The sterilization process, slated to begin in January, involves performing ovariectomies, a surgical procedure to remove a doe’s ovaries.

Dr. DeNicola said he plans to divide the deer population in East Hampton Village into two groups by essentially putting a line down the village: on one side, deer will be hunted, which is allowed on private property with the correct permits; on the other side, the does will be spayed in addition to hunted. He admits he is unsure of how, exactly, he will keep the deer separate from each other.

The reason for the two groups, he said, is to use the hunt-only group as a control group and subsequently determine the effectiveness of the spaying.

The does will be shot with a dart gun, tranquilized, and taken to a makeshift operating room nearby via pickup truck, where they will undergo the ovariectomy. “You just make a mid-line incision, pull out the ovaries and clamp them,” Dr. DeNicola said casually. “It’s a 10-to-12-minute procedure.”

Any doe that has undergone the surgery will be tagged to alert hunters that they should not be shot, and to allow White Buffalo Inc. to determine which does still need to be spayed.

The surgery to spay the does, he said, is less invasive than spaying a dog or cat, which requires the removal of the whole uterus. He added that it is more effective than hormonal sterilization, which needs to be performed every 28 days.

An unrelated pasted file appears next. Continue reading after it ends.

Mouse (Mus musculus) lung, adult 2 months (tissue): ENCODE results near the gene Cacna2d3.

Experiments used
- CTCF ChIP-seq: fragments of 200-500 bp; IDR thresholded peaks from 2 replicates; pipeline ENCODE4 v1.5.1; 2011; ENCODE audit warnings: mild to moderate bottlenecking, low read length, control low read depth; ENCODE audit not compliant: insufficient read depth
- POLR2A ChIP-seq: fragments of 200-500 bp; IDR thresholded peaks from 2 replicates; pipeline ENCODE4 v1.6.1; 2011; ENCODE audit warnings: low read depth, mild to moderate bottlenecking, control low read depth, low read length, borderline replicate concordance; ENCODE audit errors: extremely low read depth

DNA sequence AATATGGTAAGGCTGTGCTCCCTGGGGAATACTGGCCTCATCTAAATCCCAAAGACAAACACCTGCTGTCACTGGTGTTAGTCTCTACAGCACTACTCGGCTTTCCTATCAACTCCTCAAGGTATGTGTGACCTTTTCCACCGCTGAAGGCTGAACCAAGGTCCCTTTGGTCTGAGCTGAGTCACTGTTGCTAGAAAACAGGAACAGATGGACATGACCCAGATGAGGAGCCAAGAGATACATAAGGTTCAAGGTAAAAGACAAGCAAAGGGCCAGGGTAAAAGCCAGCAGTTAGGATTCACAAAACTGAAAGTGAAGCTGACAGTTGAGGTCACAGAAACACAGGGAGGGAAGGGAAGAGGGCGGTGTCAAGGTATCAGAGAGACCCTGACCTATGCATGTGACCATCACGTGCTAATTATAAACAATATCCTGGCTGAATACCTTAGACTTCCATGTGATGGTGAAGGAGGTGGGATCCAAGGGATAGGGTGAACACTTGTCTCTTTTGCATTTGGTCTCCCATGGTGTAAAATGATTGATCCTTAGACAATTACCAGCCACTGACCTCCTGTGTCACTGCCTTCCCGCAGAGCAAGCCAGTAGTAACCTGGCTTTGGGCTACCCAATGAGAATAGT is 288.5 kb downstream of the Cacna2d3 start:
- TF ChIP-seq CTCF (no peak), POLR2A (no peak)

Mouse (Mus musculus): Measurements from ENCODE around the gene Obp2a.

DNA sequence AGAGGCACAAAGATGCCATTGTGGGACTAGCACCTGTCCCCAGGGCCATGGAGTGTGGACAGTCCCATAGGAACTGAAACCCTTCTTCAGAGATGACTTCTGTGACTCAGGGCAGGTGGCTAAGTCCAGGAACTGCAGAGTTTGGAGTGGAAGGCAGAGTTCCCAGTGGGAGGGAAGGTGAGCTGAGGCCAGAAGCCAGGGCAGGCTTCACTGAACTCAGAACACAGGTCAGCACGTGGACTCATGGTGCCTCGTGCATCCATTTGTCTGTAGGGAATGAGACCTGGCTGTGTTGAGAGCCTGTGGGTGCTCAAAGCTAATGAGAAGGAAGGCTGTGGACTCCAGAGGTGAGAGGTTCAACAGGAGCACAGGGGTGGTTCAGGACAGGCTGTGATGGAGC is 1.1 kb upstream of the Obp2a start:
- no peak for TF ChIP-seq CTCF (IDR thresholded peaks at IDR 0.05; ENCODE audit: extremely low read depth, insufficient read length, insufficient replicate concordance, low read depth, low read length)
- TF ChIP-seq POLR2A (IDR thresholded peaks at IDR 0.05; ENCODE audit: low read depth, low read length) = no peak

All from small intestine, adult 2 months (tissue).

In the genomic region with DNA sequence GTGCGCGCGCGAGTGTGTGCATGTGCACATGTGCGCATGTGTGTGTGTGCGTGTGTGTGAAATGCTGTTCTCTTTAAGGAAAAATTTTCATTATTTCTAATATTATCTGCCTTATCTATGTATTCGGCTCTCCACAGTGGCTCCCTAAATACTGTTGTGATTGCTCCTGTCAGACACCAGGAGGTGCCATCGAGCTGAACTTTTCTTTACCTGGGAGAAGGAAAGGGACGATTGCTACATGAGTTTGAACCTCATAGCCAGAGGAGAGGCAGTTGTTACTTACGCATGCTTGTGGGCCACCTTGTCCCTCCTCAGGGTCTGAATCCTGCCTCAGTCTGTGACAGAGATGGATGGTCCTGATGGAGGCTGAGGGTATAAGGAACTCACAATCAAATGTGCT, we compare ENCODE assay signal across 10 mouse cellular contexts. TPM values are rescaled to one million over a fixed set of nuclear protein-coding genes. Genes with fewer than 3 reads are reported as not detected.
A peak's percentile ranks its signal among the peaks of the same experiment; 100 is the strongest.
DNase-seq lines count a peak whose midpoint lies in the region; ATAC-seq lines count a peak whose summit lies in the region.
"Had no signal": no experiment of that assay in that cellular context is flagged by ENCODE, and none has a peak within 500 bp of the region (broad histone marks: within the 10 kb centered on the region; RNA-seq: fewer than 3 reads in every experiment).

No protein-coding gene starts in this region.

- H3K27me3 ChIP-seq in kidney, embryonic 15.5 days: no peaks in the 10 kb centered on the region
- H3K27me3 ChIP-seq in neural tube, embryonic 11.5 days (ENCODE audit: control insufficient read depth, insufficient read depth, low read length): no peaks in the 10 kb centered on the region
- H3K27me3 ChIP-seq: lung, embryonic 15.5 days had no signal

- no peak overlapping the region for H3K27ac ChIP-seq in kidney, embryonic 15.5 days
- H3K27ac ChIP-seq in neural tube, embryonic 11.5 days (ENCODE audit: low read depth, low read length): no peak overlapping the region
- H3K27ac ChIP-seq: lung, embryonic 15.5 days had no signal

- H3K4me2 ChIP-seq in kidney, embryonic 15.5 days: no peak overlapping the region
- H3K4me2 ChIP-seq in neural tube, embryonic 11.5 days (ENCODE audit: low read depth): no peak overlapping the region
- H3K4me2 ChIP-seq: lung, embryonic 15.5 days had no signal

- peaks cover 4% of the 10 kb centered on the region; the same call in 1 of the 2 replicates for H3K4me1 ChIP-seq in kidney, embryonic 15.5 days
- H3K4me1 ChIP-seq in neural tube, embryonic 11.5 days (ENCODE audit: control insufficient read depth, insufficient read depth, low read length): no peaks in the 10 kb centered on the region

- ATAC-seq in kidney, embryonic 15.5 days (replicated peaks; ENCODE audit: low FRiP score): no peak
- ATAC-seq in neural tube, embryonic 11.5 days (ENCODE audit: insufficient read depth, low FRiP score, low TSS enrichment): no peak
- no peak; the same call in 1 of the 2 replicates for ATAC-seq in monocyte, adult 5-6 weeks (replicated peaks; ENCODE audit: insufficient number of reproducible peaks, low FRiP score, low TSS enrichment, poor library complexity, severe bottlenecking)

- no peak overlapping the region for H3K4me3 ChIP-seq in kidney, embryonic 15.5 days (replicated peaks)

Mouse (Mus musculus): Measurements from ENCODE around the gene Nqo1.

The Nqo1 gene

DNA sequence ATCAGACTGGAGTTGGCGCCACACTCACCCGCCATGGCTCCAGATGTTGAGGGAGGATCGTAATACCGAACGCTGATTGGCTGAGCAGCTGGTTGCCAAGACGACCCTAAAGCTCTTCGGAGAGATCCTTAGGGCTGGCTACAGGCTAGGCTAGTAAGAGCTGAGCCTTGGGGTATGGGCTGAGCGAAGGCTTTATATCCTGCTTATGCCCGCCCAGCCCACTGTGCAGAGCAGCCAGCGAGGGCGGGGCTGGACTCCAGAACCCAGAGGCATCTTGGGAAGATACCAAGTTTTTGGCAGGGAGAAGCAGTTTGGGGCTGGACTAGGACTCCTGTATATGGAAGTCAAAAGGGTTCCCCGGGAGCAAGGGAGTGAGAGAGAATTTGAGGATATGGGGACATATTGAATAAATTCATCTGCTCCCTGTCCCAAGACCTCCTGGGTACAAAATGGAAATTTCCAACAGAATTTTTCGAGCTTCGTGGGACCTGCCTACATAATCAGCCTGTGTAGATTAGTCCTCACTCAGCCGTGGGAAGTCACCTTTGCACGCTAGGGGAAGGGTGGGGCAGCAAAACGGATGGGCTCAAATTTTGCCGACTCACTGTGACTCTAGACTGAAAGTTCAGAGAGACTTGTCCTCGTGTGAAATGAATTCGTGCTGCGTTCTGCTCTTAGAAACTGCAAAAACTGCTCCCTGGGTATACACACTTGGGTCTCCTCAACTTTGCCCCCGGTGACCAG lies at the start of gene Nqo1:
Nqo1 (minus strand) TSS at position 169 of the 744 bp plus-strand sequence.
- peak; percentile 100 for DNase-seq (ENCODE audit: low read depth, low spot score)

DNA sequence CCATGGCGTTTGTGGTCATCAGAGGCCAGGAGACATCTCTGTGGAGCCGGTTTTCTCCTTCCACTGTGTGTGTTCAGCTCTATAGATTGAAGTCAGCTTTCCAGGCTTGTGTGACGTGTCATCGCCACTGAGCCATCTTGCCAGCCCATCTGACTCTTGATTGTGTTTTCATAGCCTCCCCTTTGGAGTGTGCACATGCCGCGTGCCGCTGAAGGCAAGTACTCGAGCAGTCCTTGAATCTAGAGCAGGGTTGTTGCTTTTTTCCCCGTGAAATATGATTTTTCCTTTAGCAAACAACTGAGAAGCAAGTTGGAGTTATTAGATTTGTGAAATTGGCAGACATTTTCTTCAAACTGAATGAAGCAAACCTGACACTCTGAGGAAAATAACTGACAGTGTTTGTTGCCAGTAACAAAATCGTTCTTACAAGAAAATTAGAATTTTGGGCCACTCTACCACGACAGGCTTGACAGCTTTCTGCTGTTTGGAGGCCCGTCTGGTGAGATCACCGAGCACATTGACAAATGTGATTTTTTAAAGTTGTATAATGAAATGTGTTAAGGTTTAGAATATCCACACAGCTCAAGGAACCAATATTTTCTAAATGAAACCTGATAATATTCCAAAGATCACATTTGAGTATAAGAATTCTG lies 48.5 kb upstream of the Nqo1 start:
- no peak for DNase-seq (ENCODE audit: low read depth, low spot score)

“For example, if you were to give [the does] a PVP vaccine, through hormonal injection, those types of vaccines will keep the animal from getting pregnant, but it’ll still go through the natural hormonal cycle—so, 28 days later, it’ll cycle again,” he explained.

Dr. DeNicola added that not only would the deer need to be repeatedly vaccinated, thus creating more work and costing more money, it is also “unnatural to have a deer cycling that frequently. They’d still be ovulating and continually track males,” he said, potentially upping the overall population.

A location for the surgeries to occur has yet to be set in East Hampton, he said, but other municipalities that have opted for this method of deer management typically volunteer municipal buildings to house the surgeries.

The total time for bating, darting, transporting, performing surgery, tagging, and releasing the deer, however, can take anywhere between two to 10 hours for each deer, said Dr. DeNicola. “Those hours of labor are probably 80 percent of the cost,” he said, adding that he hopes to get local volunteers and veterinarians to cut down on the cost of the project.

“Is 130 grand enough? If they can raise that, great,” he said. “It’ll definitely handle half the village. The question is, can we do the whole village? Because I’m not sure exactly how many deer are out there. It makes it dicey.”